As if the DVD format didn't have enough suffix tags to set the types of media apart from one another, the -VR and +VR tags are often ones that throw even more confusion into the mix.
There are several differences between the DVD-VR and the DVD+VR formats.
DVD-VR defines a logical format for video recording on specified disk formats such as DVD-R, DVD-RW and DVD-RAM, including the dual layer version of each. DVD-VR is not video compliant and will not play on every DVD player. Recently, newer DVD players as well as the Sony Playstation 2 have begun support for media recorded in the DVD-VR standard.
The DVD-VR standard allows recording manufacturers to have up to 99 titles per disk, multiple recording paths for variable playback choices depending on user interaction, Frame accurate editing for splitting purposes, video and data can co-exist on one disk, and Title and disk protection.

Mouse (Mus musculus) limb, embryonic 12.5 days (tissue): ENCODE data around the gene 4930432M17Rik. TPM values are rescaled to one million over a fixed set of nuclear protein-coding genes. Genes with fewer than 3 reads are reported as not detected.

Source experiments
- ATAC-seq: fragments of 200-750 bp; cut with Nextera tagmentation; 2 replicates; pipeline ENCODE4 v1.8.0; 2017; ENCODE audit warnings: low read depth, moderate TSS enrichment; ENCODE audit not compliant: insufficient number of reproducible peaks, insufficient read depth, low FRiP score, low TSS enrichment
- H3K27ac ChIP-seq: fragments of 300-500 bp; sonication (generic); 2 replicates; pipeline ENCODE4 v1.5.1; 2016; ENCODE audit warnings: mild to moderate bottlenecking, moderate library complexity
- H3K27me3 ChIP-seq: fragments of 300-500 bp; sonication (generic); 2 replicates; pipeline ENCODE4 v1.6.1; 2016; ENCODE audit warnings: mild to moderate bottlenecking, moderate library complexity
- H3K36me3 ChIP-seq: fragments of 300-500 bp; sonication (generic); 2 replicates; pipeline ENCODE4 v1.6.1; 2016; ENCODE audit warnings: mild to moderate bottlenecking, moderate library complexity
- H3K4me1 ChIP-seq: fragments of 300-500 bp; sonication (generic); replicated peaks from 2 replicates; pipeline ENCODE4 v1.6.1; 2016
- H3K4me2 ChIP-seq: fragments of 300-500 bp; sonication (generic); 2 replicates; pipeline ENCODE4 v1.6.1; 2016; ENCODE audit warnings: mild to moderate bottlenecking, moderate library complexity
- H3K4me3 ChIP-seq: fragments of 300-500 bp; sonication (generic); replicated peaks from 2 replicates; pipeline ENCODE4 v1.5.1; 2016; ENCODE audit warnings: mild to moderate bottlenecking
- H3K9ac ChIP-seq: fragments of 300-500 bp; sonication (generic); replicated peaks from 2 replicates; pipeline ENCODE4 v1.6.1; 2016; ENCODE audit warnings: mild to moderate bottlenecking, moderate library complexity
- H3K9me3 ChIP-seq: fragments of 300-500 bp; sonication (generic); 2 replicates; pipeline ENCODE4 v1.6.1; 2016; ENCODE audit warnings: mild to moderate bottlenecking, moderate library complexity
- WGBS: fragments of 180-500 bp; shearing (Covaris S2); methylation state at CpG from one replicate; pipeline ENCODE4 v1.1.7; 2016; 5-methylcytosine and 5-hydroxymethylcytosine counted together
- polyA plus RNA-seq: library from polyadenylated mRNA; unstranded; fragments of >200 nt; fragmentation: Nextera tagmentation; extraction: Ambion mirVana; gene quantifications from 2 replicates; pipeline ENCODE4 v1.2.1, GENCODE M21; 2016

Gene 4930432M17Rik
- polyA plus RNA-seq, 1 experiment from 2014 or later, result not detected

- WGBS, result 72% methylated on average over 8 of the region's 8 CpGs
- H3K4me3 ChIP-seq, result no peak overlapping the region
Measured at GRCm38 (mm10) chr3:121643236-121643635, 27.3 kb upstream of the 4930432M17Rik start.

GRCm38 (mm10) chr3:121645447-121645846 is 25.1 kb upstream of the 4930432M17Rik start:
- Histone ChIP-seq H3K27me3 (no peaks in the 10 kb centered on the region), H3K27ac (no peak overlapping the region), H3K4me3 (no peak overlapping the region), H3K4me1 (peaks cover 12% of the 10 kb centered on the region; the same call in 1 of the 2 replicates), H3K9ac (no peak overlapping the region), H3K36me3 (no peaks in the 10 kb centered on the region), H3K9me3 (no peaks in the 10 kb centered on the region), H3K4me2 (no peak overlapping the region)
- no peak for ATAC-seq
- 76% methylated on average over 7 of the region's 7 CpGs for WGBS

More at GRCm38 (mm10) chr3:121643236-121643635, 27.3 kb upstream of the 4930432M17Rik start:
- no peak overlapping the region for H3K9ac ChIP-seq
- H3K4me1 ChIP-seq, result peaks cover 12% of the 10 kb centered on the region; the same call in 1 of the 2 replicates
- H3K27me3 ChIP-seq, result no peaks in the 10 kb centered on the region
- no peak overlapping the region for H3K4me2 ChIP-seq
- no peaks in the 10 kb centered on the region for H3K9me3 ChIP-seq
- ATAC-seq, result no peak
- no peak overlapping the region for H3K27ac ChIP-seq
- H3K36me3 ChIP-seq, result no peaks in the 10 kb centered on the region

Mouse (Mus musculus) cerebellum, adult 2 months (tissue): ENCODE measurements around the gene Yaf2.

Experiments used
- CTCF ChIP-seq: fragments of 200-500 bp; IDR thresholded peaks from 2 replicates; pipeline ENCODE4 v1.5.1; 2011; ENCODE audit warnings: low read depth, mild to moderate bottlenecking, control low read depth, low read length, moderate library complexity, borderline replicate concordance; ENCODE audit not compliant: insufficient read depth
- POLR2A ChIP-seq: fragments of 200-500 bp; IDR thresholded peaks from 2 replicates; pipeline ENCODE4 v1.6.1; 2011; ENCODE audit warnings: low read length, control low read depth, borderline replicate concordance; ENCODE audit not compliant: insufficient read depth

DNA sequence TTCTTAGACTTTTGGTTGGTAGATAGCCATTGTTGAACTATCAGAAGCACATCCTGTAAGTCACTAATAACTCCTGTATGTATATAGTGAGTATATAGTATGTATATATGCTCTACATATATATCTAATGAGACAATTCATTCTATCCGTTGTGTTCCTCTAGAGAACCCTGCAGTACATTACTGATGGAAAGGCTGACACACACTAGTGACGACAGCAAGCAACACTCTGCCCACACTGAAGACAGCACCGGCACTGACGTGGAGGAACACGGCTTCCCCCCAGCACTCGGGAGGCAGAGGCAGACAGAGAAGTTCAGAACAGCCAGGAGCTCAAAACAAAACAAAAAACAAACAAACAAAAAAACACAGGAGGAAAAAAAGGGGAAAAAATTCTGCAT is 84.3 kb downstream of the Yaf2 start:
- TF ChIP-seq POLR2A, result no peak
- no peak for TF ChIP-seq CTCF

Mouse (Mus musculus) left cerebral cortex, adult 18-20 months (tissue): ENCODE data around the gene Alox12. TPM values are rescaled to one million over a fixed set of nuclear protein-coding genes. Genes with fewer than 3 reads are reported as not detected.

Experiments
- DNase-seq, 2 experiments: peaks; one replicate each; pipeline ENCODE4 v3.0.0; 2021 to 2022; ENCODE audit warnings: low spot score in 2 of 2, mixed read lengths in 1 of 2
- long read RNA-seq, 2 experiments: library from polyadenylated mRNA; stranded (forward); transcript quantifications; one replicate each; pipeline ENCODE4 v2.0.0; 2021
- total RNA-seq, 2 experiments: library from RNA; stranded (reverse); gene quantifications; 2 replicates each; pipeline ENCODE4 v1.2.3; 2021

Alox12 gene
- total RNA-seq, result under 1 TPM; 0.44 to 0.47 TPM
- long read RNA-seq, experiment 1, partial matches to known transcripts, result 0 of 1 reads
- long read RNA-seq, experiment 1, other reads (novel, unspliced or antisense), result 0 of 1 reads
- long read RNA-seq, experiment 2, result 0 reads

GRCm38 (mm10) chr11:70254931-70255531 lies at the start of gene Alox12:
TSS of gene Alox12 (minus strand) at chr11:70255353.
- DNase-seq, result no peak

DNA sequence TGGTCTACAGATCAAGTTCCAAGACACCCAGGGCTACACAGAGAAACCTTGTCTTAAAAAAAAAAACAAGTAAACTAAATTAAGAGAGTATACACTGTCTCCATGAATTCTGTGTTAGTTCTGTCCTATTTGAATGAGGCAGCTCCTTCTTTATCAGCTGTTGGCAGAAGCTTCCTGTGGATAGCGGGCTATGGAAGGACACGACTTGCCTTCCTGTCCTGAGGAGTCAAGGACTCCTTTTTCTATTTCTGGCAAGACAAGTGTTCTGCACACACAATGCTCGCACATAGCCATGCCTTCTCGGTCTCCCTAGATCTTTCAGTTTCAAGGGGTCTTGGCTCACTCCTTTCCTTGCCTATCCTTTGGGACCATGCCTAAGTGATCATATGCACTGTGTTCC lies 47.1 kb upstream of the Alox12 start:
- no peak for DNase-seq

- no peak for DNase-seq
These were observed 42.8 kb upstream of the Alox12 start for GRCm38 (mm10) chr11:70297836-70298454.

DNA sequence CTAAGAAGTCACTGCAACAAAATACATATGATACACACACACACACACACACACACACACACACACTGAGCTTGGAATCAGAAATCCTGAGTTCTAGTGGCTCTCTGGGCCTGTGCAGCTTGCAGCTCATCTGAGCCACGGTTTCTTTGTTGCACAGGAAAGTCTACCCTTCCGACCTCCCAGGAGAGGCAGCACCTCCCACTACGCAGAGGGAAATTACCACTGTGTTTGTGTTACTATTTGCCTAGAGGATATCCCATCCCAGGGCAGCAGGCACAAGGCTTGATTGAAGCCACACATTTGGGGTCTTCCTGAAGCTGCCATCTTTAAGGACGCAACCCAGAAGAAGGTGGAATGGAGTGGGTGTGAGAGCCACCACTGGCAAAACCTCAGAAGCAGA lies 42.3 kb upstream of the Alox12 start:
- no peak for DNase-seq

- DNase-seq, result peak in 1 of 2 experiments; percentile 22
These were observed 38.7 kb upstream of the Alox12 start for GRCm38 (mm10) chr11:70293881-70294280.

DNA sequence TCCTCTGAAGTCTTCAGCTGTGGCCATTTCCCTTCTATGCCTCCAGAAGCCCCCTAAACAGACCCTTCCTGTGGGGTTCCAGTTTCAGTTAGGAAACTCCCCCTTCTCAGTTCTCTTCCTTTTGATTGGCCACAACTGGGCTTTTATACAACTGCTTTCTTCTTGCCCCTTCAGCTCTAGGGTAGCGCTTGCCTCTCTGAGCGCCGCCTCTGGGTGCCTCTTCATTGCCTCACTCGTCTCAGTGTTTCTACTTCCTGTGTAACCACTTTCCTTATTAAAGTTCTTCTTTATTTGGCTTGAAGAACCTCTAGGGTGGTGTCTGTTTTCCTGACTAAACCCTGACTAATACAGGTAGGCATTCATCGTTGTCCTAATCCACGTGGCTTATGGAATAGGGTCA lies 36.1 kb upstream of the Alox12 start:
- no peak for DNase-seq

DVD+VR defines a logical format for recording on DVD+R, DVD+RW and DVD+RAM media. Contrary to its counterpart, it will not support dual layer formatted media.
The DVD+VR standard allows recording manufacturers to have up to 48 separate recordings per disk, playback on most standard DVD players, slot model recording with +RW media meaning if a recording is deleted, an additional recording of the same length can be put in its place, similar to tape recordings. Additionally, DVD+VR allows for bookmarks, chapter marks and playlists and version 2 of the standard allowed for video and data to co-exist on one disk.